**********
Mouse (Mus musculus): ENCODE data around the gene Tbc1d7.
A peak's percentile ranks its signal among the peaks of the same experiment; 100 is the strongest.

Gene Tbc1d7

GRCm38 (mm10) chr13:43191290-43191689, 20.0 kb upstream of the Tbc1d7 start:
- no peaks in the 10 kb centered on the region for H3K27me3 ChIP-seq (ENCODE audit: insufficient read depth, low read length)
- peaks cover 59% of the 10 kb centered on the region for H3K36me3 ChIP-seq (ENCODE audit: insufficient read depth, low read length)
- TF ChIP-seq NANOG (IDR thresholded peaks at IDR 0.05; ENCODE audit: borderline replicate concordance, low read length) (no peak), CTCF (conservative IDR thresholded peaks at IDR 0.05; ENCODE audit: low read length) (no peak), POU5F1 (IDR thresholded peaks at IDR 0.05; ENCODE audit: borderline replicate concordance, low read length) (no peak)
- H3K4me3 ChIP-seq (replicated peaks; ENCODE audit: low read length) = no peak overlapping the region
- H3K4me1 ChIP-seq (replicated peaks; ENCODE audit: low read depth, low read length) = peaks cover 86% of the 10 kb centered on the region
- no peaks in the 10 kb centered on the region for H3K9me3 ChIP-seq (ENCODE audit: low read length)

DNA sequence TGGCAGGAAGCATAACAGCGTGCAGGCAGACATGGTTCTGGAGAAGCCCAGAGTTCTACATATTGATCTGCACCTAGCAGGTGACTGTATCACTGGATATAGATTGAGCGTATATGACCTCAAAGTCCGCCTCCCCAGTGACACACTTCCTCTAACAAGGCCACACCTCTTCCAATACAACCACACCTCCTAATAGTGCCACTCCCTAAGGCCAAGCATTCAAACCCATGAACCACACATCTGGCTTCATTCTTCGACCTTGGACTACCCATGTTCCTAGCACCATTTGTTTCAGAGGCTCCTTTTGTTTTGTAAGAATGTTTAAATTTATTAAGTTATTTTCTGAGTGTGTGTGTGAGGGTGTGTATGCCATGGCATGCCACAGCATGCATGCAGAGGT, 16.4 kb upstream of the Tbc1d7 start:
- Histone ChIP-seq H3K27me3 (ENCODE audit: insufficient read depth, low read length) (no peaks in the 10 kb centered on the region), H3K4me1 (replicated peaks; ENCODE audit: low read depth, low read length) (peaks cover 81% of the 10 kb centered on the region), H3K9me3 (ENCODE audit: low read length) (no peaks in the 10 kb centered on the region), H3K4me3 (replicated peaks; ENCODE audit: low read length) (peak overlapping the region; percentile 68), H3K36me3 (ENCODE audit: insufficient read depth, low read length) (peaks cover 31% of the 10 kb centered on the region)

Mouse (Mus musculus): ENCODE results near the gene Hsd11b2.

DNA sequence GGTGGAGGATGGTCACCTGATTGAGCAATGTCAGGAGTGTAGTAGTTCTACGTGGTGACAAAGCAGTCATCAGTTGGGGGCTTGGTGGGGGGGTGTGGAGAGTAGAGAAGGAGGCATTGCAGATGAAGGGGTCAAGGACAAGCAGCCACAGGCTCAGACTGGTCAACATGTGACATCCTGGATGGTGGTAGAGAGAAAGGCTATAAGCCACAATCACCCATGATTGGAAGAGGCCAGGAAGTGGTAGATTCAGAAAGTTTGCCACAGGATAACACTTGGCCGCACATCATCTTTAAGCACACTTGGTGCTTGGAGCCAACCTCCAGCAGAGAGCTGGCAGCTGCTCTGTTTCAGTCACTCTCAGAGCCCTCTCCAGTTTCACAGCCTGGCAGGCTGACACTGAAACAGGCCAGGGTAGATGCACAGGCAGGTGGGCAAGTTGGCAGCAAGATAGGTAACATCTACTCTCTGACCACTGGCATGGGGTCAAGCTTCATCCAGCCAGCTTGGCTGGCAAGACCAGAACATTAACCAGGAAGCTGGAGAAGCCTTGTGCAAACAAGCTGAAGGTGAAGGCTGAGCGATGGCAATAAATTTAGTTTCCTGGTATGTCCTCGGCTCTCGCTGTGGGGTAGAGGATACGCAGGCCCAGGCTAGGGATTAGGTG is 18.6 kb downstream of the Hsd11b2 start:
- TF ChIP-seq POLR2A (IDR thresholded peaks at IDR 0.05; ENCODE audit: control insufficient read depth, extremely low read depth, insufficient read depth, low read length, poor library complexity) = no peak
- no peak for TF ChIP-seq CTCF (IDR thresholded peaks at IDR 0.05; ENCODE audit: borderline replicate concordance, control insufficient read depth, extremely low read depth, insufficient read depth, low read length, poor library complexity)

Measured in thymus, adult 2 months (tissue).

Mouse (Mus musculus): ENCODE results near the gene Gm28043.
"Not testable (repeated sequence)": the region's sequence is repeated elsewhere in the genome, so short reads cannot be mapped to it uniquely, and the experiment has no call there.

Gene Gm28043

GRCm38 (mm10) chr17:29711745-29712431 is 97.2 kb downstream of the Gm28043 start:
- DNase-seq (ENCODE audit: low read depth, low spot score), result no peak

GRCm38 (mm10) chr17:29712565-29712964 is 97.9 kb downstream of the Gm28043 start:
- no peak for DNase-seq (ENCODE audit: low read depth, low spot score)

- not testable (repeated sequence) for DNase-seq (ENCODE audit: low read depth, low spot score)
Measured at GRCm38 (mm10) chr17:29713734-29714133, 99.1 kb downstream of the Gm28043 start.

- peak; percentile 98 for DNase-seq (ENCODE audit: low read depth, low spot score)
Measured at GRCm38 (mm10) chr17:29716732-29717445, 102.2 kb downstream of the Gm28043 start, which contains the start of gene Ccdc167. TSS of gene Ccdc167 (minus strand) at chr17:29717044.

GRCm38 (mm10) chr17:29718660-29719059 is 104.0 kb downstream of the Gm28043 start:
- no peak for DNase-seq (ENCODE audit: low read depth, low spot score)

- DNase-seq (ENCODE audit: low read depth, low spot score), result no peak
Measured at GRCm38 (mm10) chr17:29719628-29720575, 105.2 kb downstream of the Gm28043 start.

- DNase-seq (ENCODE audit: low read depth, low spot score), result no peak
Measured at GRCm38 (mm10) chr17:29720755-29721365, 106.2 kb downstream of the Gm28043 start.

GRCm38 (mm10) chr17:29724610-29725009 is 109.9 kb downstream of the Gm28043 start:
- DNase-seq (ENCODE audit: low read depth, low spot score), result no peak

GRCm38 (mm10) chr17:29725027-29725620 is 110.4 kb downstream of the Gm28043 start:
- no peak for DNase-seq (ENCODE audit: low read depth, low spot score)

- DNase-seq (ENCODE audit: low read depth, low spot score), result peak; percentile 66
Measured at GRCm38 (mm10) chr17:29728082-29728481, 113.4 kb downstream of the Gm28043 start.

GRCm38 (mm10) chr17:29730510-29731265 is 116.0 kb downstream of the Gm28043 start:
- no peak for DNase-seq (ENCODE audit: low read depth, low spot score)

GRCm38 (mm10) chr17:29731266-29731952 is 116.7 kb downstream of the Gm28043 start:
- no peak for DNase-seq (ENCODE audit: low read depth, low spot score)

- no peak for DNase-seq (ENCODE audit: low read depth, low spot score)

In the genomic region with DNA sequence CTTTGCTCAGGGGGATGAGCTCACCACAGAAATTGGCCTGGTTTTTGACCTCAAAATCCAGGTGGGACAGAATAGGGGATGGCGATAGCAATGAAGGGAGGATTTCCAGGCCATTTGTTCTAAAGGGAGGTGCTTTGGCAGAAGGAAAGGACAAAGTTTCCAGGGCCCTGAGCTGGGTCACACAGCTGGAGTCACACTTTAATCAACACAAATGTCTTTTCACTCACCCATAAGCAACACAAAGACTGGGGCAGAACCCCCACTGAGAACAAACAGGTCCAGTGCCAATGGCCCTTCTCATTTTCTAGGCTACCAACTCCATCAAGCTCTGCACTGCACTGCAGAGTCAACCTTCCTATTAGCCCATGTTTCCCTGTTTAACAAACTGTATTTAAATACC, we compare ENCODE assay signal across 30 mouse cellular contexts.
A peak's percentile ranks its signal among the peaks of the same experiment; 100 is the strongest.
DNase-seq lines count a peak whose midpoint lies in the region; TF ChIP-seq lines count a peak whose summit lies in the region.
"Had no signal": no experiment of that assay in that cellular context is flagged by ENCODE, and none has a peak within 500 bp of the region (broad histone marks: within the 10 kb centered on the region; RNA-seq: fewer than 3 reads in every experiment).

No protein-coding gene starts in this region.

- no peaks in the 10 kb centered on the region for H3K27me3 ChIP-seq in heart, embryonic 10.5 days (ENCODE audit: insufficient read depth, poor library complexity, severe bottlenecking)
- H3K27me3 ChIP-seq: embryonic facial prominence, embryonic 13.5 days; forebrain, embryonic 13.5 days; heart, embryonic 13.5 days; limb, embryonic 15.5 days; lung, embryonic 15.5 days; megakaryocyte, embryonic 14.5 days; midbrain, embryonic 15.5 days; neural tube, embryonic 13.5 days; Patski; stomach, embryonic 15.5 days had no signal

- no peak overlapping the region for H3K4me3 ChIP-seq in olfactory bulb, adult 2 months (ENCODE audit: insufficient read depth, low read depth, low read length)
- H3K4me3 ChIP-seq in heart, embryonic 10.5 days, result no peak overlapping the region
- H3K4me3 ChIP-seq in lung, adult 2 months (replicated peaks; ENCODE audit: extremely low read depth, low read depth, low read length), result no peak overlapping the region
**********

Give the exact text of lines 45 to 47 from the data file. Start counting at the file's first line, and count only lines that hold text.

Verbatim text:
- no peak for DNase-seq (ENCODE audit: low read depth, low spot score)

In the genomic region with DNA sequence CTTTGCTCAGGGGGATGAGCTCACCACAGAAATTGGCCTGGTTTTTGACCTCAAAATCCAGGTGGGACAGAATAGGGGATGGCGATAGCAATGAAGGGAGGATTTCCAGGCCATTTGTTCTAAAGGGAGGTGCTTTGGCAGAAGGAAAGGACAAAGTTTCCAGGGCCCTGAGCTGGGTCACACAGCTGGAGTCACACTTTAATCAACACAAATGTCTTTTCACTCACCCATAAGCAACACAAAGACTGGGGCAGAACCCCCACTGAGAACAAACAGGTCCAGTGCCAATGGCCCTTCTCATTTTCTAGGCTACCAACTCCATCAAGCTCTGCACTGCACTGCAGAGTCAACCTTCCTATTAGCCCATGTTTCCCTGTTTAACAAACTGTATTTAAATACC, we compare ENCODE assay signal across 30 mouse cellular contexts.
A peak's percentile ranks its signal among the peaks of the same experiment; 100 is the strongest.